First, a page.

In a world where media are omnipresent, this summer school offers a unique opportunity to explore histories of media performance. The programme will focus on the interplay between media developments and performative culture from the late eighteenth century to the present day, focusing on how cultural change, new forms of knowledge, and visual culture were turned into modern spectacles and experiences. From early modern optical tools in Wunderkammers, devices of wonder and philosophical toys to contemporary interactive digital media and VR, we will explore the world of performative media that has fascinated, informed, and shaped our perceptions. 

Throughout history, the realms of art, theatre, and media have been closely related. Artists have always embraced cutting-edge techniques and technologies to create aesthetic universes, theatrical effects and optical illusions, playfully delving into mechanics, optics, and sound to engage live audiences. This tradition endures more than ever in the present digital era, as contemporary performance and media artists are rekindling their fascination with both old and new media, using experimentation to revive media and explore the potential and limitations of scientific and technological advancements. 

Given this intricate relationship, our Summer School delves into media histories through the lens of performance. We aim not only to investigate its historical roots in terms of scientific innovation and spectacle but also, more significantly, to experimentally revive media histories through live interaction with media devices. Collaborating closely with contemporary performance and media artists, we will explore the methods of revitalizing old media within a contemporary setting in front of an audience. This involves performative re-enactments, staging within an exhibition context, film presentations, and 3D and VR experiments to breathe new life into historical media and showcase their relevance to today's audience. 

Key Questions: 
  • How can we comprehend historical media performance and the experiences they offered? 

  • How can hands-on interaction with old media technologies help us to better understand the historical context in which they were experienced? 

  • How does experimenting with media objects enhance our understanding of other media historical sources? 

  • How do contemporary media like film and VR help us reawaken and explore past media-historical experiences? 

  • What lessons can historical media teach us about the use and influence of today's media? 

We emphasize the performative, experimental and hands-on approaches, inspired by recent developments across fields in the humanities and social sciences (Fors, Principe, and Sibum 2016; Wynants 2018; Fickers and van den Oever 2022; Dupré et al. 2020). The history of science, media and technology has long been dominated by discourse-oriented analyses, mainly focused on spoken or written aspects. However, this overlooks the performative dimension and materiality of media technologies, as well as the sensory skills and bodily knowledge regarding their usage practices. Inspired by performative methods and historical re-enactment, performing media archaeology recognizes that historians and artists actively contribute to knowledge construction. It aims to produce experimental insights into how media were used, developed, and experienced in the past.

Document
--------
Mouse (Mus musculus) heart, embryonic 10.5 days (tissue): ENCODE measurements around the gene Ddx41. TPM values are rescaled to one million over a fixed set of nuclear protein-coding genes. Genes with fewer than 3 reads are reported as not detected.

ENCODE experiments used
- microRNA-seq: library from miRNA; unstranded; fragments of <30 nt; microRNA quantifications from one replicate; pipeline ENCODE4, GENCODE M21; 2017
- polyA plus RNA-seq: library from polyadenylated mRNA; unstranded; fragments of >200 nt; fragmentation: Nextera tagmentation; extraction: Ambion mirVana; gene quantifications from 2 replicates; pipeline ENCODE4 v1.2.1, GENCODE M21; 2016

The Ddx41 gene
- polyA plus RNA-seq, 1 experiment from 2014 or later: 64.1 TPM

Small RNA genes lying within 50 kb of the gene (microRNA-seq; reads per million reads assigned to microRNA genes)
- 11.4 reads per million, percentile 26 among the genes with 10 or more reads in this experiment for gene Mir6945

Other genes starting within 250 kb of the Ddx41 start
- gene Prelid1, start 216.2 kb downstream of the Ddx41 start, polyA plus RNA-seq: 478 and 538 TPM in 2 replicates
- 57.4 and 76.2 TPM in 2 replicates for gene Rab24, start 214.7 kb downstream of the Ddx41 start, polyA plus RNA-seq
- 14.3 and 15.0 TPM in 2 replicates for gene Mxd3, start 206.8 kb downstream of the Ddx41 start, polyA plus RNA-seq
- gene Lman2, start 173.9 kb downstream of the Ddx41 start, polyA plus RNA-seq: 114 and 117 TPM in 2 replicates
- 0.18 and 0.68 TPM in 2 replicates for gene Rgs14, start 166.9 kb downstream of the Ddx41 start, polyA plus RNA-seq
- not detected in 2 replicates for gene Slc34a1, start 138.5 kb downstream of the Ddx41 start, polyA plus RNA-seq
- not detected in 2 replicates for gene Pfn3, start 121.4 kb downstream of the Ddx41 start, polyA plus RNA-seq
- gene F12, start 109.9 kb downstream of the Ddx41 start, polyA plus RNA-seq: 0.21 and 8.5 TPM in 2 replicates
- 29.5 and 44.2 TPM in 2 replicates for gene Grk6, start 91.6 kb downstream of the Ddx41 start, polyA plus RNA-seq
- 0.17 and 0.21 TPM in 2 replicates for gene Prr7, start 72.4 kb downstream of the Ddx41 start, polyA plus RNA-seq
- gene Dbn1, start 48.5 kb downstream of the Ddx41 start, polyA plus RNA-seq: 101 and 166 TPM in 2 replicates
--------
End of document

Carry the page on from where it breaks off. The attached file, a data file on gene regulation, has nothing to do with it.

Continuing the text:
An important dimension of this approach involves sensory exploration of the involved practices and material properties of historical media devices. This goes beyond mere observation. Engaging with material artifacts and delving into the perceptual, sensorial, and experiential aspects of these media objects contributes to a better understanding of past media experiences. Rather than attempting to authentically recreate historical experiences, re-enactments serve as intellectual and sensorial experiments that highlight the differences (and interactions) between textual, visual, and performative approaches to history. They generate historical possibilities and impossibilities but are not able to tell us what ‘really’ happened (Sibum 2000). Instead, re-enactments have the potential to shed light on the tensions and frictions in our relationship with the past (Agnew, Lamb, and Tomann 2020).  

With the term re-enactment, we include similar related concepts such as re-use, re-making, re-constructing, re-doing, and re-staging historical media experiences, activities in which artists and scholars examine and perform (past) media practices and experiences. We will also explore how we engage with historical media and objects as historical sources. Our goal is to encourage students to critically examine media and related source materials, delving into their materiality, sensory and performative properties, and the role of our senses in media research.